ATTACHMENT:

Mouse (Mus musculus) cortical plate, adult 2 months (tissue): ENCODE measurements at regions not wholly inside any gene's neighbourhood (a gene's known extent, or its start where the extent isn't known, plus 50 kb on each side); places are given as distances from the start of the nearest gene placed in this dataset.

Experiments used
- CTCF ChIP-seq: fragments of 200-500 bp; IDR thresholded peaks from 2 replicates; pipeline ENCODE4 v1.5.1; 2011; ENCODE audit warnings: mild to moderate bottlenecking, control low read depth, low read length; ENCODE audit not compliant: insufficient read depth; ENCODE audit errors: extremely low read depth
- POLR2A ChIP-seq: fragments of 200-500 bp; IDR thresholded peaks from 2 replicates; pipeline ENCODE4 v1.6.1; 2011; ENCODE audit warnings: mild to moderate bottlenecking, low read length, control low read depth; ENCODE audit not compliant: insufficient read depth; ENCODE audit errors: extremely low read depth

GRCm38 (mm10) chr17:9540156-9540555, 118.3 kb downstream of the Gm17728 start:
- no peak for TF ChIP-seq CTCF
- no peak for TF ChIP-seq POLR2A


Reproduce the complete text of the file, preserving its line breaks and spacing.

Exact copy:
Mouse (Mus musculus) cortical plate, adult 2 months (tissue): ENCODE measurements at regions not wholly inside any gene's neighbourhood (a gene's known extent, or its start where the extent isn't known, plus 50 kb on each side); places are given as distances from the start of the nearest gene placed in this dataset.

Experiments used
- CTCF ChIP-seq: fragments of 200-500 bp; IDR thresholded peaks from 2 replicates; pipeline ENCODE4 v1.5.1; 2011; ENCODE audit warnings: mild to moderate bottlenecking, control low read depth, low read length; ENCODE audit not compliant: insufficient read depth; ENCODE audit errors: extremely low read depth
- POLR2A ChIP-seq: fragments of 200-500 bp; IDR thresholded peaks from 2 replicates; pipeline ENCODE4 v1.6.1; 2011; ENCODE audit warnings: mild to moderate bottlenecking, low read length, control low read depth; ENCODE audit not compliant: insufficient read depth; ENCODE audit errors: extremely low read depth

GRCm38 (mm10) chr17:9540156-9540555, 118.3 kb downstream of the Gm17728 start:
- no peak for TF ChIP-seq CTCF
- no peak for TF ChIP-seq POLR2A